Veteran Conductor Riccardo Muti to Undergo Surgery After Fall
Monday, February 07, 2011
Chicago Symphony Orchestra music director Riccardo Muti sustained "multiple facial and jaw fractures" last week in a fall from the podium.
He will undergo surgery today at Northwestern Memorial Hospital, according to an official statement from Deborah Rutter, president of the Chicago Symphony Orchestra Association. The statement currently appears on both Muti's Web site and that of the Chicago Symphony Orchestra.
"Maestro Muti also continues to undergo tests to assess the underlying cause of the fall," the statement reads. "Updates on Maestro Muti’s condition will follow the surgery."
"There's a lot of waiting and seeing right now," said Chicago Symphony Orchestra's director of public relations Rachelle Roe.
The Orchestra has found replacement conductors, including Leonard Slatkin and Sakari Oramo, for Muti's upcoming performances. But the Italian maestro remains on the calendar for performances later in February of Stravinsky's Suite from The Fairy's Kiss, Varèse's Arcana and Brahms' Piano Concerto No. 2. "So far, that's true," said Roe of the current schedule arrangement.
Muti has been beset with health problems across the current season. This past fall, the 69-year-old conductor withdrew from his fall residency in Chicago, following stomach ailments. At that time, Muti flew to Italy to undergo a battery of tests conducted by "my own Italian doctors," he reportedly told Italian newspaper La Repubblica.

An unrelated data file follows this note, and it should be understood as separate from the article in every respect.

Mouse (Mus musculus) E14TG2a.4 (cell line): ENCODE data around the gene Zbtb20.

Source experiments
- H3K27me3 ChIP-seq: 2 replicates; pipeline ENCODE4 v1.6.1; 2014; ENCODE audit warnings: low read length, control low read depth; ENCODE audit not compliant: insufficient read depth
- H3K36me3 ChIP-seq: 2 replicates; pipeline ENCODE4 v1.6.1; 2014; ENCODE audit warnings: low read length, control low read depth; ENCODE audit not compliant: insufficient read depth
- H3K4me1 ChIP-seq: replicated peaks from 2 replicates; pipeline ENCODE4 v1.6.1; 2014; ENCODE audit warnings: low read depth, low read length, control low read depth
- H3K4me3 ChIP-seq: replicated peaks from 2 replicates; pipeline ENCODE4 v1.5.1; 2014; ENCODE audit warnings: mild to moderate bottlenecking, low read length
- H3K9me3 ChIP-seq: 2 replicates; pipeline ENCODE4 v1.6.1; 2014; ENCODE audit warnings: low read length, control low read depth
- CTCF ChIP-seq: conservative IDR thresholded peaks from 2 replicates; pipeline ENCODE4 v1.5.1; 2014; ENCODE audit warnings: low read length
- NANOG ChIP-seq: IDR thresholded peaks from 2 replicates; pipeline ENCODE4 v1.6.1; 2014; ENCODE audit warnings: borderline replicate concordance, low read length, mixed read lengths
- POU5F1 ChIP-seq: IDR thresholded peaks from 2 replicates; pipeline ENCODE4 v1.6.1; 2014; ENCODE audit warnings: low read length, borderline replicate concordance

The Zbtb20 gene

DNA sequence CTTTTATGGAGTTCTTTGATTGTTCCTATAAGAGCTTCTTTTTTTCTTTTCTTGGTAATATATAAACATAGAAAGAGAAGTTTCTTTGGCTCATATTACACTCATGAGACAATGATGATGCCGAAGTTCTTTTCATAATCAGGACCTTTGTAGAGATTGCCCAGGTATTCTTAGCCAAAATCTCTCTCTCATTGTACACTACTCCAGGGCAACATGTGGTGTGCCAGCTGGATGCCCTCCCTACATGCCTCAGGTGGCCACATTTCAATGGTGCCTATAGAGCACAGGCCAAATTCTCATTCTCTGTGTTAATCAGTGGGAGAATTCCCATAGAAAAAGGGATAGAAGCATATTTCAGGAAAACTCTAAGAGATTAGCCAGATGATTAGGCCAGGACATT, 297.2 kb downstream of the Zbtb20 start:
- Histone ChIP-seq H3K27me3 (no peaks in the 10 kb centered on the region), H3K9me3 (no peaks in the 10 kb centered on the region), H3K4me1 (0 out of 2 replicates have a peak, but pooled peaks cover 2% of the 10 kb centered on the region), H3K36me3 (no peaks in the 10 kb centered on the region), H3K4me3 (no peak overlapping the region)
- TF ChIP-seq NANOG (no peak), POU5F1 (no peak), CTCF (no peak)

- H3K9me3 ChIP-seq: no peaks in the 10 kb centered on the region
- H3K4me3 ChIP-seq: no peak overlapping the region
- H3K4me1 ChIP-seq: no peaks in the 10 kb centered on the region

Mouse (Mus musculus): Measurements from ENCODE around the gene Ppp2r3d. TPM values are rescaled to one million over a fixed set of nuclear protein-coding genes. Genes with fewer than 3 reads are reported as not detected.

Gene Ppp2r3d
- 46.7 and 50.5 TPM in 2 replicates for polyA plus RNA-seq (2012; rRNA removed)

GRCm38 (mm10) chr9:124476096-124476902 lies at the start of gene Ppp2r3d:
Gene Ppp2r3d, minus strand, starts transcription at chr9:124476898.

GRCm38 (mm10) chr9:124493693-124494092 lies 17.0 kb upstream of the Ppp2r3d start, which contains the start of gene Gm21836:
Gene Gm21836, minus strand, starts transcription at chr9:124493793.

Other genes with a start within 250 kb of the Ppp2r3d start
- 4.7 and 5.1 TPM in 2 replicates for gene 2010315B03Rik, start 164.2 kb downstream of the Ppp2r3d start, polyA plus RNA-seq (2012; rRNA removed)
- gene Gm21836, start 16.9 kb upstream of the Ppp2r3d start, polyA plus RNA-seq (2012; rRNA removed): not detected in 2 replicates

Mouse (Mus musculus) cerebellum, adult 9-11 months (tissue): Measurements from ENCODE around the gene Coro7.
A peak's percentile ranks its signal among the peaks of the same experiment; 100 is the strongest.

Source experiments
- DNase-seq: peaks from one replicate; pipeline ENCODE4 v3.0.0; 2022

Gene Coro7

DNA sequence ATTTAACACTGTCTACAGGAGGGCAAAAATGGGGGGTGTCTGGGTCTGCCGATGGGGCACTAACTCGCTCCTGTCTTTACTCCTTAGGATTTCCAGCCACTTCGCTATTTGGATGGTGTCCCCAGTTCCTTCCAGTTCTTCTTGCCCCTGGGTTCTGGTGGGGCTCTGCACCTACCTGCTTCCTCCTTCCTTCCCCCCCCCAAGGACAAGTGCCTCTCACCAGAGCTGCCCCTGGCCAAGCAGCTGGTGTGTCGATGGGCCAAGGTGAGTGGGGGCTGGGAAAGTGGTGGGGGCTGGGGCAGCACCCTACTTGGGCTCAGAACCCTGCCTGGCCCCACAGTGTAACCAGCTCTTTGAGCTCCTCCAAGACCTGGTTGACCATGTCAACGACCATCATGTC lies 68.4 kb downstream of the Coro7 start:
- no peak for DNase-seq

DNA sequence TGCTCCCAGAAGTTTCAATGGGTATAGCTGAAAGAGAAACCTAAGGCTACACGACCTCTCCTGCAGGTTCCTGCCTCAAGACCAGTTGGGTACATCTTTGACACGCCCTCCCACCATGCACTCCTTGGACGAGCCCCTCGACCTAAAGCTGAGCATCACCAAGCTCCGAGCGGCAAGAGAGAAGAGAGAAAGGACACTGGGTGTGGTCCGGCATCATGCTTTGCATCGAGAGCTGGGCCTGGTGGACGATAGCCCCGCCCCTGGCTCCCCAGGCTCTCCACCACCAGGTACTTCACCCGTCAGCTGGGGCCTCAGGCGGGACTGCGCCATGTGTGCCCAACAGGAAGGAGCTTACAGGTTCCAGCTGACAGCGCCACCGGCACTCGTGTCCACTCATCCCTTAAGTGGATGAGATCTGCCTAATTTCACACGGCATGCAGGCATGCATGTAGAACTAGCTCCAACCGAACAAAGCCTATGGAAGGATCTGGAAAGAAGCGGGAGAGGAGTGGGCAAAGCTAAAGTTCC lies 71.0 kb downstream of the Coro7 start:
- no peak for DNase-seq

The current season marks the first in Muti's five-year-long contract with the Chicago Symphony. Muti's predecessor, Daniel Barenboim, retired from the post in 2006. Muti led La Scala, the celebrated Milan opera house, for nearly two decades before stepping down in 2005 following a widely-publicized dispute between musicians and other workers at the house. Muti first performed with the Chicago Symphony Orchestra at the Ravinia Festival in 1973.
Here in New York, Muti has been heavily courted by the New York Philharmonic. The conductor turned down the Phil directorship in 2000, but his name again circulated in the recent run-up to Lorin Maazel's replacement. Alan Gilbert has held the post of the New York Philharmonic music director since 2009, the first native New Yorker to do so.
Last season, Muti made his long-awaited Metropolitan Opera debut conducting Attila in the Verdi opera's Met premiere. During final rehearsals, students from some of the most prominent music schools in the U.S. were permitted to sit in as Muti led the Met orchestra in one of the house's underground "C-Level" rehearsal rooms.
“This experience, as we say in my language, is very ‘knee to knee’,” Serbian-born Vladimir Kulenovic, a student at the Juilliard School, said of witnessing the rehearsal. “This means it’s very direct, a very intense communication, the way a grandfather speaks to a child. You can see it in Muti’s face. The way he conducts will stay in your memory, your bone marrow.”